Homily, 22nd Sunday of Ordinary Time
August 28, 2016
Fr. Charlie Fox, Spiritual Director, St. Paul Street Evangelization (

There is a cable news program that presents itself as the “no spin zone.” The degree to which this program and its host fulfill this claim is not for me to say. But I can say with certainty that in our relationship with God, we are truly and completely in a “no spin zone.” No rationalizations. No exaggerations. No boasting. No playing up the positive and stuffing the negative under the cover of lies or silence. No evasions and no excuses.

That is to say that all that we are, all that we fail to be, all of our striving, all of our laziness, all of our good deeds and all of our sins are seen by God with perfect and all-penetrating clarity. If this makes you squirm a little bit, I can assure you that you are not alone!

We see an exchange of gazes in today’s Gospel: the people at the home of the Pharisee “observing (Jesus) carefully”, and the searching, penetrating gaze of Jesus Himself, a gaze that not only detects the external behavior of those who were choosing seats of honor at a banquet, but also knows the motivations operating in the hearts of the people seeking such places.

And what does Jesus prescribe as an antidote to the poison of their ambition? The virtue of humility. Now humility is not just spiritual frumpiness or mousiness, walking around with your shoulders drooping low and speaking in a whisper all the time. Among other ways humility can be described, we can say that it is the virtue of seeing ourselves the way that God sees us, seeing ourselves with the same penetrating clarity, with the same honesty, and without any “spin”.

It is difficult to achieve this kind of humility, because our minds and hearts are often cluttered and complicated with self-justifications, grasping ambitions, and a pernicious sense of superiority over other people. And these forces are often subtle, making them all the more difficult to identify and clear away.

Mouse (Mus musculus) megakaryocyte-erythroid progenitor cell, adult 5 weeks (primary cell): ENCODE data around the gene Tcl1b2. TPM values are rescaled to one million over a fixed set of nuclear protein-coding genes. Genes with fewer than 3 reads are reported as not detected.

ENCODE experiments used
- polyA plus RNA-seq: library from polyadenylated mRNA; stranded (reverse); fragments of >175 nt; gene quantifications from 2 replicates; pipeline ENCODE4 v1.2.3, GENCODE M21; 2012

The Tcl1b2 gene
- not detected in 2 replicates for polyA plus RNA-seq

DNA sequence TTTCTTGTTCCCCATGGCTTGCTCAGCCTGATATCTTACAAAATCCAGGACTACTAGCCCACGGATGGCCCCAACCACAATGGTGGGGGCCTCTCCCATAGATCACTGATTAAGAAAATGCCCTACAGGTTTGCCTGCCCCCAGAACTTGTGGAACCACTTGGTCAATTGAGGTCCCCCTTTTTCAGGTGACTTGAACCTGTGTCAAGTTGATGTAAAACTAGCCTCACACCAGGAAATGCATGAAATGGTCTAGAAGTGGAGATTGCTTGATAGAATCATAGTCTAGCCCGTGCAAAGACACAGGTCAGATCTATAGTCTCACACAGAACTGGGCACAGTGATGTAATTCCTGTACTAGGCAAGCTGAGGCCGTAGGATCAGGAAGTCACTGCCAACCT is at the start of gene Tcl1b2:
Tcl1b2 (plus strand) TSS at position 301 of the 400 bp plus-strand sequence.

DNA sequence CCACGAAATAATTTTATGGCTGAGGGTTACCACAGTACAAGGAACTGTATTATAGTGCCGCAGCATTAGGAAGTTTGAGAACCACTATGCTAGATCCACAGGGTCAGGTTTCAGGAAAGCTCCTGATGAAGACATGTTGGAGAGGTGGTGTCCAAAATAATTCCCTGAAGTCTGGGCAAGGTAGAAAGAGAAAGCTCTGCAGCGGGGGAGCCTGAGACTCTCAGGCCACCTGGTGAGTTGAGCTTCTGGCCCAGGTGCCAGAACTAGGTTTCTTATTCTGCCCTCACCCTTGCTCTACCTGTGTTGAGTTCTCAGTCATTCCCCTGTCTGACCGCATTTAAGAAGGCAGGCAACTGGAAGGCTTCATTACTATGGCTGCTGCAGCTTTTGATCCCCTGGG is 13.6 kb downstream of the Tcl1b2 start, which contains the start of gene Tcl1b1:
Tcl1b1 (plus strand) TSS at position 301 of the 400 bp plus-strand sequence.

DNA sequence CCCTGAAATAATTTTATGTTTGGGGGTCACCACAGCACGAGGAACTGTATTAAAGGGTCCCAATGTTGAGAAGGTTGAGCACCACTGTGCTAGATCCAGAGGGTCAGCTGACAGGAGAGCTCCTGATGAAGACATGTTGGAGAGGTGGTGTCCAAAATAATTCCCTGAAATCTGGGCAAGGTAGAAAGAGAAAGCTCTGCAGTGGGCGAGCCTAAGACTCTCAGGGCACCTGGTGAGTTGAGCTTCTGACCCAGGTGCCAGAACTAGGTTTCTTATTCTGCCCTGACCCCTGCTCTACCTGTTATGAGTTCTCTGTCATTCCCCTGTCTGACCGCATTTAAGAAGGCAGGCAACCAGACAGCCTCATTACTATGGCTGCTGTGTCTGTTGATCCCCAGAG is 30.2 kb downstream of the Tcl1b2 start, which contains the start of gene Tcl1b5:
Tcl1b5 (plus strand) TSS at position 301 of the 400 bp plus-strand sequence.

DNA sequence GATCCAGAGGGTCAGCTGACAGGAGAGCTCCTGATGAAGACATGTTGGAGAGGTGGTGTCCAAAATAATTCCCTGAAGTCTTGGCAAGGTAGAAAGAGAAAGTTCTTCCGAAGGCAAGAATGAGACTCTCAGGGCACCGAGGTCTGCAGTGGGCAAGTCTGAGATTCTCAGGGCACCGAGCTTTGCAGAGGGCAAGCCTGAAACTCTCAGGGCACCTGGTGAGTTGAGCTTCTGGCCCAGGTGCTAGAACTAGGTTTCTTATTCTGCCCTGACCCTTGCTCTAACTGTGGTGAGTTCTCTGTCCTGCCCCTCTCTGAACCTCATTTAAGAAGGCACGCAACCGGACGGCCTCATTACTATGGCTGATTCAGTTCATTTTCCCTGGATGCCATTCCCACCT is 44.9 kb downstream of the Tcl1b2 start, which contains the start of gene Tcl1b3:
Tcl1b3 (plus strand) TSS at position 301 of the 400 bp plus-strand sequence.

Prayer and self-denial are the tools we need for this work. Prayer helps us to cut through the pride inside of us, and to see ourselves as we really are: our dignity as children of God and our goodness, as well as our lowliness as God’s creatures, our weakness, and our sinfulness. Of course, only thinking of ourselves as sinful bums would be something like the spiritual frumpiness I referred to earlier. And so we need to see both the good and the bad, but to see them both as they truly are.

Speaking more particularly of self-denial, one way we can deny ourselves is to be very careful to avoid doing things for the sake of praise. We also need to “take it on the chin” sometimes when we are criticized and avoid reacting harshly. And we must be willing to say or do what is necessary and good even when we know we will be criticized for it.

As we strive to grow in humility, it is also good to be aware of the rewards God wants to give the humble, rewards we find in today’s First Reading: to be loved, to be a greater person in the way that counts, and to “find favor with God”. And if we achieve true humility, along with the other necessary virtues of the Christian life, we can be sure of the reward promised by Jesus in today’s Gospel.

We will be invited to the “higher place” to which Jesus refers, which is ultimately a place in the Kingdom of heaven. This is the point of intersection between this Sunday’s Gospel and last Sunday’s. Last Sunday, Jesus told us to “strive to enter the narrow gate.” Pope Francis made the point that those who are bloated by pride won’t fit through the narrow gate, and so we’ve got to be humble!

Even now, the “higher place” to which we’re called is this altar, where the Son of God humbles Himself so much that He comes to us under the appearances of bread and wine, so that He can be our Food and Drink, and make us more like Himself.

You are not a “big deal”, in the way prideful people use that term, but you are a big deal to God and because of God. So be humble before Him, and by His power, you will be exalted.

[Pictured: “The Feast in the House of Levi”, Paulo Veronese, 1573]